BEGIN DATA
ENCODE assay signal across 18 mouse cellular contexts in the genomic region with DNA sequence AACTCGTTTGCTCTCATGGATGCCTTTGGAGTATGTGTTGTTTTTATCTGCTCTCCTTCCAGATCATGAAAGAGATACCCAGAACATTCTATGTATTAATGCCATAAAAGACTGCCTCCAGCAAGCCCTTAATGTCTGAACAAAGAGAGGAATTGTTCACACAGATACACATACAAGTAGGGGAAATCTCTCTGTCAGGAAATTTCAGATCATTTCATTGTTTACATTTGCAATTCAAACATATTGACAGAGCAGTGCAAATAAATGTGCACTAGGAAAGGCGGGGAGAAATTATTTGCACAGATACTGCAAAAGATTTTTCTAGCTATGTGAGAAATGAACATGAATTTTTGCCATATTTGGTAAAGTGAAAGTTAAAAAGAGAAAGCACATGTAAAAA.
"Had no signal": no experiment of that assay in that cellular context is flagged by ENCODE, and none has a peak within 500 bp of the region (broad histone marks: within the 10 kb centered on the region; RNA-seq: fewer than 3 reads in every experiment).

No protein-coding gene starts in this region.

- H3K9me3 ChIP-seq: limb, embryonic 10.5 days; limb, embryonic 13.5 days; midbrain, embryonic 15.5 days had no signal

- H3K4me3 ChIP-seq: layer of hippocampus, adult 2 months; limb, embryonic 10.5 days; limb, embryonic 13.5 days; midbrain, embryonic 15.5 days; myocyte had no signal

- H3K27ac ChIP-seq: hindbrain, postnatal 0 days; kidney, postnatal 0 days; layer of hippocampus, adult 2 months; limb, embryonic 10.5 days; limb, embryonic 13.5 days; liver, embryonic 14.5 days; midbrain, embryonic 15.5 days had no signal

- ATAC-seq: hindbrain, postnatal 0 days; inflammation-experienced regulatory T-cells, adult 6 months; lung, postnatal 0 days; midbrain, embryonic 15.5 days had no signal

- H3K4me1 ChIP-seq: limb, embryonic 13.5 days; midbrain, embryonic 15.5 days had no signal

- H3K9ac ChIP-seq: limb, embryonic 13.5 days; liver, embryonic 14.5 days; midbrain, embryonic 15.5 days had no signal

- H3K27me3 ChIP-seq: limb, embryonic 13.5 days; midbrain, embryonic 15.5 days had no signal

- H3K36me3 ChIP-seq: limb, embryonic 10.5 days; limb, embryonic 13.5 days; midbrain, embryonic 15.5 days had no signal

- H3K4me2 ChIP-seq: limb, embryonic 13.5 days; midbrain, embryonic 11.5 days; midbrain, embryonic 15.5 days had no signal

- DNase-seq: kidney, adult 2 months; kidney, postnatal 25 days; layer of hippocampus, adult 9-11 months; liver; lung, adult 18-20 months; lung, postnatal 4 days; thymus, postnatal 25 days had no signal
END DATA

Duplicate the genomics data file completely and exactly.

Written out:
ENCODE assay signal across 18 mouse cellular contexts in the genomic region with DNA sequence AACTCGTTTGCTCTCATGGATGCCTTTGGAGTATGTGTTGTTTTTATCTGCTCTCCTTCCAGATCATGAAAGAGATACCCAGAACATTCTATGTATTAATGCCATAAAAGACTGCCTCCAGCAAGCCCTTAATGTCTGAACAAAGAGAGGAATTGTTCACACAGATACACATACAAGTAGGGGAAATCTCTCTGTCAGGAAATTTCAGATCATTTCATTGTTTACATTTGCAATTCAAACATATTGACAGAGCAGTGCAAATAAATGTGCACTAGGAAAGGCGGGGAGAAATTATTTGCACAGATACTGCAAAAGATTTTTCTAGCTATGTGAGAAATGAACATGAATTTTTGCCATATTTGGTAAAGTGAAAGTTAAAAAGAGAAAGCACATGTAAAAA.
"Had no signal": no experiment of that assay in that cellular context is flagged by ENCODE, and none has a peak within 500 bp of the region (broad histone marks: within the 10 kb centered on the region; RNA-seq: fewer than 3 reads in every experiment).

No protein-coding gene starts in this region.

- H3K9me3 ChIP-seq: limb, embryonic 10.5 days; limb, embryonic 13.5 days; midbrain, embryonic 15.5 days had no signal

- H3K4me3 ChIP-seq: layer of hippocampus, adult 2 months; limb, embryonic 10.5 days; limb, embryonic 13.5 days; midbrain, embryonic 15.5 days; myocyte had no signal

- H3K27ac ChIP-seq: hindbrain, postnatal 0 days; kidney, postnatal 0 days; layer of hippocampus, adult 2 months; limb, embryonic 10.5 days; limb, embryonic 13.5 days; liver, embryonic 14.5 days; midbrain, embryonic 15.5 days had no signal

- ATAC-seq: hindbrain, postnatal 0 days; inflammation-experienced regulatory T-cells, adult 6 months; lung, postnatal 0 days; midbrain, embryonic 15.5 days had no signal

- H3K4me1 ChIP-seq: limb, embryonic 13.5 days; midbrain, embryonic 15.5 days had no signal

- H3K9ac ChIP-seq: limb, embryonic 13.5 days; liver, embryonic 14.5 days; midbrain, embryonic 15.5 days had no signal

- H3K27me3 ChIP-seq: limb, embryonic 13.5 days; midbrain, embryonic 15.5 days had no signal

- H3K36me3 ChIP-seq: limb, embryonic 10.5 days; limb, embryonic 13.5 days; midbrain, embryonic 15.5 days had no signal

- H3K4me2 ChIP-seq: limb, embryonic 13.5 days; midbrain, embryonic 11.5 days; midbrain, embryonic 15.5 days had no signal

- DNase-seq: kidney, adult 2 months; kidney, postnatal 25 days; layer of hippocampus, adult 9-11 months; liver; lung, adult 18-20 months; lung, postnatal 4 days; thymus, postnatal 25 days had no signal